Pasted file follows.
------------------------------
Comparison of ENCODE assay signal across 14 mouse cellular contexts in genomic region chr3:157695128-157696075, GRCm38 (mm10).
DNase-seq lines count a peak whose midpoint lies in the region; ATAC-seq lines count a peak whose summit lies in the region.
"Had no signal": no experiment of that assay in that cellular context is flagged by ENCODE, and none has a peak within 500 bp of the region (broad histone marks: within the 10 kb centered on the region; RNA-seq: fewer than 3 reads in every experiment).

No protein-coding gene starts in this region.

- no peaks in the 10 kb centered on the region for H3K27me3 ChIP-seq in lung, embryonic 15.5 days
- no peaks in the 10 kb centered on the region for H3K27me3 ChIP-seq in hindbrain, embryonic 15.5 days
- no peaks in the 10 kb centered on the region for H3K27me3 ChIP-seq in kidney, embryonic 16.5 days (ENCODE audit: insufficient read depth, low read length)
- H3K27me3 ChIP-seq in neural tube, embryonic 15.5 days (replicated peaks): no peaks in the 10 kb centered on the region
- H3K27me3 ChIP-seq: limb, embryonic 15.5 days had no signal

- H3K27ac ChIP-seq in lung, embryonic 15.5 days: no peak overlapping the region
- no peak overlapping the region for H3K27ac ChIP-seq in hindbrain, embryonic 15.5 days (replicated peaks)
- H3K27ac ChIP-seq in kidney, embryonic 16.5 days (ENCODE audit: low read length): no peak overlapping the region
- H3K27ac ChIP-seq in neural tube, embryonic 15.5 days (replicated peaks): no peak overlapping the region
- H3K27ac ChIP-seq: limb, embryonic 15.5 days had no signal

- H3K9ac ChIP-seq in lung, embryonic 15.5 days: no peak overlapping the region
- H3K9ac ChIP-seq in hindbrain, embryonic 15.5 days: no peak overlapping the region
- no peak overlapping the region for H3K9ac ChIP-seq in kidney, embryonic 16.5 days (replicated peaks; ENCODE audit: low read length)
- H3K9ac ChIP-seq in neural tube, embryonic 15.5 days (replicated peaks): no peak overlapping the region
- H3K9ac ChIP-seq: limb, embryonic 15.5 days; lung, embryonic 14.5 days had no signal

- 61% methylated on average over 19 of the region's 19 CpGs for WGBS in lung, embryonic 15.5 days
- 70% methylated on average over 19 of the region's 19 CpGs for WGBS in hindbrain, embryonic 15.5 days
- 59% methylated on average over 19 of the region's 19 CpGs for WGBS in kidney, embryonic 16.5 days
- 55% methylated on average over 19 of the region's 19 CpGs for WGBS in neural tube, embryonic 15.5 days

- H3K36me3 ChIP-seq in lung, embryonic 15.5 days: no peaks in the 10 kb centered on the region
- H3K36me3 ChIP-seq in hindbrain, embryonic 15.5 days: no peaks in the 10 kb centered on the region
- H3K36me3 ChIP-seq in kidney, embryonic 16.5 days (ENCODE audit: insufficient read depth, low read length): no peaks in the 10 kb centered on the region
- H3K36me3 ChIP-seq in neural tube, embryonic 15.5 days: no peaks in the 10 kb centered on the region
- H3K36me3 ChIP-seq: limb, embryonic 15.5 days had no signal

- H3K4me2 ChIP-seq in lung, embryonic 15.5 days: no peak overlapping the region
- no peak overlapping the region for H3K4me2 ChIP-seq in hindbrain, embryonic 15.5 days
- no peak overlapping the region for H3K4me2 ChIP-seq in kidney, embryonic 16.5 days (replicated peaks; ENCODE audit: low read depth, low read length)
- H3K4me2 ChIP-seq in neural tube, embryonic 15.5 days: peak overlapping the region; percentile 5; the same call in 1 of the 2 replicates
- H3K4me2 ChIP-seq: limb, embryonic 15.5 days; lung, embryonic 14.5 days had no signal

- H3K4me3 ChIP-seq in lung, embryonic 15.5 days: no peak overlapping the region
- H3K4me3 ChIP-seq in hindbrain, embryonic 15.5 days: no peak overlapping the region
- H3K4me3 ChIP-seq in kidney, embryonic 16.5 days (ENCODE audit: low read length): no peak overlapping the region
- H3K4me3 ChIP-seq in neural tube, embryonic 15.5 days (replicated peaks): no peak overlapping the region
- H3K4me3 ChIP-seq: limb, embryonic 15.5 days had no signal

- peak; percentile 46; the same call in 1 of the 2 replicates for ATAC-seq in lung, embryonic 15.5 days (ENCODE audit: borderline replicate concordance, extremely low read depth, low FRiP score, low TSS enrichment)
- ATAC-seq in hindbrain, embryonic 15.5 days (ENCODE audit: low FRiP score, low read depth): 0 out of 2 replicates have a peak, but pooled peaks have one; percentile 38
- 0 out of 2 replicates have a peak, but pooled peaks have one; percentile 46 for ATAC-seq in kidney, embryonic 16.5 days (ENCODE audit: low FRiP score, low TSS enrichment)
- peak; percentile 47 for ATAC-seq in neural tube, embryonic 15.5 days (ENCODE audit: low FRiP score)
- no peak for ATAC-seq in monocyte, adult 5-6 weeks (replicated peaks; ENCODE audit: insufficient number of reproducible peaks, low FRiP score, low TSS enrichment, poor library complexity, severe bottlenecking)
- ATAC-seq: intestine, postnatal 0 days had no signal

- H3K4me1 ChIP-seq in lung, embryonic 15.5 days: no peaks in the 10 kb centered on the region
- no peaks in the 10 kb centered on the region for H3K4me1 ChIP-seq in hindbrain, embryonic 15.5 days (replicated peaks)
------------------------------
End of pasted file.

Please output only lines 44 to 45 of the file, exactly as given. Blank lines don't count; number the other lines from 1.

- ATAC-seq: intestine, postnatal 0 days had no signal

- H3K4me1 ChIP-seq in lung, embryonic 15.5 days: no peaks in the 10 kb centered on the region